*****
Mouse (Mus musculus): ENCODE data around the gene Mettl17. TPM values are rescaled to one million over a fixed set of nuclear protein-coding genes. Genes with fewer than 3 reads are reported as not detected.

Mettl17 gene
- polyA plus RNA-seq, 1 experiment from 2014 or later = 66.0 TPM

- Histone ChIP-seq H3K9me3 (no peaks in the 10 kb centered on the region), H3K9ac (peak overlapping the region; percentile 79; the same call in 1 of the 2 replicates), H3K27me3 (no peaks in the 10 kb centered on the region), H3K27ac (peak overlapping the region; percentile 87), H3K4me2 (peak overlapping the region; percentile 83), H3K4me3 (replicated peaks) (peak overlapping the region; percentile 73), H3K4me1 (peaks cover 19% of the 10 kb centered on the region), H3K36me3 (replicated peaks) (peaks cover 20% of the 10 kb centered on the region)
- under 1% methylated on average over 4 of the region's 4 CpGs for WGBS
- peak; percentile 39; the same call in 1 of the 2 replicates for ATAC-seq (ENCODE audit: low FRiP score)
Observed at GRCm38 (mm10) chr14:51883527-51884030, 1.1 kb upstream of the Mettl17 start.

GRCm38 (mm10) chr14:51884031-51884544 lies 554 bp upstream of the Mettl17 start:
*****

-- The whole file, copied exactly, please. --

Mouse (Mus musculus): ENCODE data around the gene Mettl17. TPM values are rescaled to one million over a fixed set of nuclear protein-coding genes. Genes with fewer than 3 reads are reported as not detected.

Mettl17 gene
- polyA plus RNA-seq, 1 experiment from 2014 or later = 66.0 TPM

- Histone ChIP-seq H3K9me3 (no peaks in the 10 kb centered on the region), H3K9ac (peak overlapping the region; percentile 79; the same call in 1 of the 2 replicates), H3K27me3 (no peaks in the 10 kb centered on the region), H3K27ac (peak overlapping the region; percentile 87), H3K4me2 (peak overlapping the region; percentile 83), H3K4me3 (replicated peaks) (peak overlapping the region; percentile 73), H3K4me1 (peaks cover 19% of the 10 kb centered on the region), H3K36me3 (replicated peaks) (peaks cover 20% of the 10 kb centered on the region)
- under 1% methylated on average over 4 of the region's 4 CpGs for WGBS
- peak; percentile 39; the same call in 1 of the 2 replicates for ATAC-seq (ENCODE audit: low FRiP score)
Observed at GRCm38 (mm10) chr14:51883527-51884030, 1.1 kb upstream of the Mettl17 start.

GRCm38 (mm10) chr14:51884031-51884544 lies 554 bp upstream of the Mettl17 start: